Soccer and American football are consistently ranked among the top sports in the world, with an estimated 4 billion soccer enthusiasts globally and a projected revenue of more than $13 billion for the NFL in 2016. In contrast, ice hockey – the most popular winter sport in the world – generates less than a third of the NFL’s revenue with $4.1 billion annually for the National Hockey League. Researchers at the University of North Texas are teaming up with some of the biggest names in hockey to change that. 

“The big question for the global growth of the sport is how do we expand, get and keep more hockey fans,” said John Nauright, professor and chair of the Department of Kinesiology, Health Promotion and Recreation in the UNT College of Education.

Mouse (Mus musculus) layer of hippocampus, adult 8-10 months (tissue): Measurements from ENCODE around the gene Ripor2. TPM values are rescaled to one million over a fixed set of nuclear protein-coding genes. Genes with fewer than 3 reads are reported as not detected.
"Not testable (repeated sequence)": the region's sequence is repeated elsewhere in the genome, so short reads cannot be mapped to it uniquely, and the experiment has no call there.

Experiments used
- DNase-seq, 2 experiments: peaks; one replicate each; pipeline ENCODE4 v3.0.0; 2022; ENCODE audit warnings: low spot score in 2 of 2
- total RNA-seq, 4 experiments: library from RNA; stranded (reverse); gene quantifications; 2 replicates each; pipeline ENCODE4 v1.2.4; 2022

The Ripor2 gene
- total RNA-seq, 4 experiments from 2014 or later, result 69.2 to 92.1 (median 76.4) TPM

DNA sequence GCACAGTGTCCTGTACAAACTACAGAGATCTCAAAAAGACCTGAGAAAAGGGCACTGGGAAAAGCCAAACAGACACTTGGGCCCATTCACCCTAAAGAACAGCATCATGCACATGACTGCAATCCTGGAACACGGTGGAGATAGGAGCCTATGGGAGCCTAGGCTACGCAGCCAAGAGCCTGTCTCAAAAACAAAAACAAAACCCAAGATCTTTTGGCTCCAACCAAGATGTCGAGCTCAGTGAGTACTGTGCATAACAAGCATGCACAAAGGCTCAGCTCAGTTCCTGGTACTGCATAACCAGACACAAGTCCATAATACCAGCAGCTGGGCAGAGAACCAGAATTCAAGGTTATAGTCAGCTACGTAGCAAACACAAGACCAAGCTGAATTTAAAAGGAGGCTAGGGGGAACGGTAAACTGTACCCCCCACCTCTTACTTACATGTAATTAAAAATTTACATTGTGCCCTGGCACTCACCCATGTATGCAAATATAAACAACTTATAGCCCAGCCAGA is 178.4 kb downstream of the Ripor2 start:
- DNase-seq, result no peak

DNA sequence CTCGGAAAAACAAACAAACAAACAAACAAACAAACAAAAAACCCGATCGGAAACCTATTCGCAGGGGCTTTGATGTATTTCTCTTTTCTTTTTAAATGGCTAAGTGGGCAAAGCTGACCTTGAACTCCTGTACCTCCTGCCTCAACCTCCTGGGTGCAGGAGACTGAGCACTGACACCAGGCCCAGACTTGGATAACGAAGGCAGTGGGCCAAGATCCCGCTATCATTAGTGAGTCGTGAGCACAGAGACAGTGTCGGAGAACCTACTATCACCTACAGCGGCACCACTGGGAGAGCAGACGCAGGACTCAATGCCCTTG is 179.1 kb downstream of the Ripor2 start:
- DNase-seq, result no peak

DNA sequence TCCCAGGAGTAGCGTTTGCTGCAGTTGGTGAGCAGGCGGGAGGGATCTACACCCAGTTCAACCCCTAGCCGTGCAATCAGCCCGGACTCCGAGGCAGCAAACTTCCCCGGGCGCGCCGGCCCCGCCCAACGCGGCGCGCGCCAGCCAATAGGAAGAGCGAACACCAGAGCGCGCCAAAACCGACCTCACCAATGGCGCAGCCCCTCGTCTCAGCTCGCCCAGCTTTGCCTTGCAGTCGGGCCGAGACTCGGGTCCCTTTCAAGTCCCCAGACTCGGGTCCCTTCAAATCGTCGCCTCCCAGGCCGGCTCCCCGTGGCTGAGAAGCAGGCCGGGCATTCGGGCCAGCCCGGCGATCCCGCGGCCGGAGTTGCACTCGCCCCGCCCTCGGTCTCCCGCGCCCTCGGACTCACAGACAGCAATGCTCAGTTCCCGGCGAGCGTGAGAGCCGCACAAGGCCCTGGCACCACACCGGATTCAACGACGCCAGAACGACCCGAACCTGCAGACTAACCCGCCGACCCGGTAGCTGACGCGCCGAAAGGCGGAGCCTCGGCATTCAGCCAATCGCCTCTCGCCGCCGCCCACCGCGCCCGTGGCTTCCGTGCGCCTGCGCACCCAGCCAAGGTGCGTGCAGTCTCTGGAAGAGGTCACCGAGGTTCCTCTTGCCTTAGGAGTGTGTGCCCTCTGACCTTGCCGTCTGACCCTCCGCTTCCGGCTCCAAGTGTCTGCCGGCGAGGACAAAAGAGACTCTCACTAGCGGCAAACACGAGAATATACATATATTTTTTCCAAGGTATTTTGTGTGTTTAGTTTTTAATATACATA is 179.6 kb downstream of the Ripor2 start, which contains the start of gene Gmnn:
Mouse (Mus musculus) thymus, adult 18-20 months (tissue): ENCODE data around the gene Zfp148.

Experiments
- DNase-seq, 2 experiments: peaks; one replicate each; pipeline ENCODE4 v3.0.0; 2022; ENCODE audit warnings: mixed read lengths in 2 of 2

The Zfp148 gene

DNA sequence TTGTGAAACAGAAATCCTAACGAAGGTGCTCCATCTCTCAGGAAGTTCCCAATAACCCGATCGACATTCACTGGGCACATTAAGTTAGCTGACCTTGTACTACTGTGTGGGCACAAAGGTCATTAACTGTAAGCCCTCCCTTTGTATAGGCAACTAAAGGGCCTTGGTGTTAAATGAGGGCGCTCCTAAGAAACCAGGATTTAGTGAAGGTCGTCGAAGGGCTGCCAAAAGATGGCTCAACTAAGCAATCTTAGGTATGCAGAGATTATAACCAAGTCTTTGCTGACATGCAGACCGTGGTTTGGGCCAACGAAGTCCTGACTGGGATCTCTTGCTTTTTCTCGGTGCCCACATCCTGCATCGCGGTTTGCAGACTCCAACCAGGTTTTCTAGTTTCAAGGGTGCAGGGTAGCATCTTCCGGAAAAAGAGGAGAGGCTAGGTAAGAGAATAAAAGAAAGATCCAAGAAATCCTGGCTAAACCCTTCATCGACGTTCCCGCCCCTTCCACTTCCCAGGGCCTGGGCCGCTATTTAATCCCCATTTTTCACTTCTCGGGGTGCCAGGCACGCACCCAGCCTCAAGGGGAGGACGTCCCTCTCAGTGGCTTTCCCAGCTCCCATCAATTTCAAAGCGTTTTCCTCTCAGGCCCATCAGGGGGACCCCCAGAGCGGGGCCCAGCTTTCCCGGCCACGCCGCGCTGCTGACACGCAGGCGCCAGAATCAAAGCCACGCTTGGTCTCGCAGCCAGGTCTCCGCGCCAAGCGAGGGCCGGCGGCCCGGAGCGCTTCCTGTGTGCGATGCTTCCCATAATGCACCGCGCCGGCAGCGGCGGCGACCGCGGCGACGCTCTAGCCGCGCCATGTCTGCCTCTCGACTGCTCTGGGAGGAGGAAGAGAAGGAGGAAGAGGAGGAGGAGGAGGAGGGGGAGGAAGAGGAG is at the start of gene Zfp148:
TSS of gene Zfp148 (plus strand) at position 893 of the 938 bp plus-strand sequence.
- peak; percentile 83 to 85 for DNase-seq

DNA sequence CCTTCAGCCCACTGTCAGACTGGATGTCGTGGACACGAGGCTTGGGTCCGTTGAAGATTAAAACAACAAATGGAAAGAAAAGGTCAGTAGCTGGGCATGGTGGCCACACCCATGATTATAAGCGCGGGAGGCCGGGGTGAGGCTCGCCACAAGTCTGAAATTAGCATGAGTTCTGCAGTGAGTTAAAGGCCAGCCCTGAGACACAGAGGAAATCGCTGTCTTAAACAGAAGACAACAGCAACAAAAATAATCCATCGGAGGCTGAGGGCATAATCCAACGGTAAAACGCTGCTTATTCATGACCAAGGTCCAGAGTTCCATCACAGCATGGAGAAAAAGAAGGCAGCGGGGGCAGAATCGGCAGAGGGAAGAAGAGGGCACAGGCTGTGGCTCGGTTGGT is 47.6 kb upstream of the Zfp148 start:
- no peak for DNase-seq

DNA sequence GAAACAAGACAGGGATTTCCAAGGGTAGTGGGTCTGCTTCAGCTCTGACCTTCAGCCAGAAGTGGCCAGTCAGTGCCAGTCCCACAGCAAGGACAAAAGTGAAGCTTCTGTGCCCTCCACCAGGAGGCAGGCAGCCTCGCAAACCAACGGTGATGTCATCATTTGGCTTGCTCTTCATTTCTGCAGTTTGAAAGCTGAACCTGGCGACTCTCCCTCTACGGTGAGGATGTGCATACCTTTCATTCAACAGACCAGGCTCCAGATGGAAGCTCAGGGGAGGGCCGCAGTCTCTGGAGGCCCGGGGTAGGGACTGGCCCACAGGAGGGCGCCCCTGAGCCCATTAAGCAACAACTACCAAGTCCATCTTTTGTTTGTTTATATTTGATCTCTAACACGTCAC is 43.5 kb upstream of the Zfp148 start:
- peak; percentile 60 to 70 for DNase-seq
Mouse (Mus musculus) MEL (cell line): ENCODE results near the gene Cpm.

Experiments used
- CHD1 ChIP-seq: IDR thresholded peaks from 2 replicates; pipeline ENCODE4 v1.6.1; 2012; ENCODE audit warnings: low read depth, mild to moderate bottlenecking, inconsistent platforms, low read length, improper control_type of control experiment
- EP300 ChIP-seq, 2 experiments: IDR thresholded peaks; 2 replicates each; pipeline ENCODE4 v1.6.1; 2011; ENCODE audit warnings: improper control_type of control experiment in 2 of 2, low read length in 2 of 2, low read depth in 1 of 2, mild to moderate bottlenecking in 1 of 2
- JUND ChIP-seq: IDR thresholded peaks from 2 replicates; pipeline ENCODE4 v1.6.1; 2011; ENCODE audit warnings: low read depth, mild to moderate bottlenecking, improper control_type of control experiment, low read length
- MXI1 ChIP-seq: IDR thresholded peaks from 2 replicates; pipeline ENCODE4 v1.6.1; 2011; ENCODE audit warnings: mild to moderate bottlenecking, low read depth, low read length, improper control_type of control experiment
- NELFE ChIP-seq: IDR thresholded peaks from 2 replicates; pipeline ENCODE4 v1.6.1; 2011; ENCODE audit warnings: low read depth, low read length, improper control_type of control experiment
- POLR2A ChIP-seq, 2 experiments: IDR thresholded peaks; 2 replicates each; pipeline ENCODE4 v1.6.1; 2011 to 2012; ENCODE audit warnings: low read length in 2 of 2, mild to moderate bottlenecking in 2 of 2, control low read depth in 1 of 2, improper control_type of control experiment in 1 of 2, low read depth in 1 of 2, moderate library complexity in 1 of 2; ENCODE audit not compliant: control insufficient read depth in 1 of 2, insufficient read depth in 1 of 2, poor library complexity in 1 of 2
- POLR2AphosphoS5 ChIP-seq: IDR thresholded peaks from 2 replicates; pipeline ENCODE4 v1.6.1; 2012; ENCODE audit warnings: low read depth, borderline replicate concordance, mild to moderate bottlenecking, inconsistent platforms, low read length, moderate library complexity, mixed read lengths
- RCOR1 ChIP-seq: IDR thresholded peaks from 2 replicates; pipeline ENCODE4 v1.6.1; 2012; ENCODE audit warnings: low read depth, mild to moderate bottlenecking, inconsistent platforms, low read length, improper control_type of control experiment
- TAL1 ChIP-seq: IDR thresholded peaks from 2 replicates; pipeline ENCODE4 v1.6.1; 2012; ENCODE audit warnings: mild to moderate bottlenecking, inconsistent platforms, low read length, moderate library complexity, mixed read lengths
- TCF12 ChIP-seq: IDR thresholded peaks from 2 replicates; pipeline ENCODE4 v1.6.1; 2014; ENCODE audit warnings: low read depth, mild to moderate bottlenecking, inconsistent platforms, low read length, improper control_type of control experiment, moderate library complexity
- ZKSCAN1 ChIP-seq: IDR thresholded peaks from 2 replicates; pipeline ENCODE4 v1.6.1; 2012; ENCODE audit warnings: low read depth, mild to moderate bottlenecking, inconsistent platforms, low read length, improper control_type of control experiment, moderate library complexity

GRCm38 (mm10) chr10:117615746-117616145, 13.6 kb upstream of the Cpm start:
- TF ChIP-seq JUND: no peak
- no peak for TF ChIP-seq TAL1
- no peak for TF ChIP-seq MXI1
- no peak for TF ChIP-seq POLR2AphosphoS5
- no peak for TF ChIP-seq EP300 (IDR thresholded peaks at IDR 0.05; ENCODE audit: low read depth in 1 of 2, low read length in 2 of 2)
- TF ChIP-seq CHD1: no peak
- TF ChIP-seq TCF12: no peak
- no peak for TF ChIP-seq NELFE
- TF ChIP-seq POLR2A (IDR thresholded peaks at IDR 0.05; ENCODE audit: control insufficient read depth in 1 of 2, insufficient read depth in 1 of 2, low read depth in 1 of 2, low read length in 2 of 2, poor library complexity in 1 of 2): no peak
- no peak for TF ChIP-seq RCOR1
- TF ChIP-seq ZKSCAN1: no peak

Nauright will be joined by Young Hoon Kim, an associate professor in the Department of Hospitality and Tourism Management, at the World Hockey Forum Dec. 15–17 in Moscow. The goal is to highlight openings that can give hockey a shot at becoming an international powerhouse sport.

Nauright and Kim will be the only presenters from Texas. Their panel will showcase the Dallas-Fort Worth area as a model for success, and they will share recruitment, retention and event-planning strategies that can help hockey expand into nontraditional areas like Texas. The National Hockey League first came to Texas in 1993, when the Minnesota North Stars became the Dallas Stars, and hockey was first introduced to state high schools in 1997, when four schools in the North Texas region began offering programs, according to ESPN.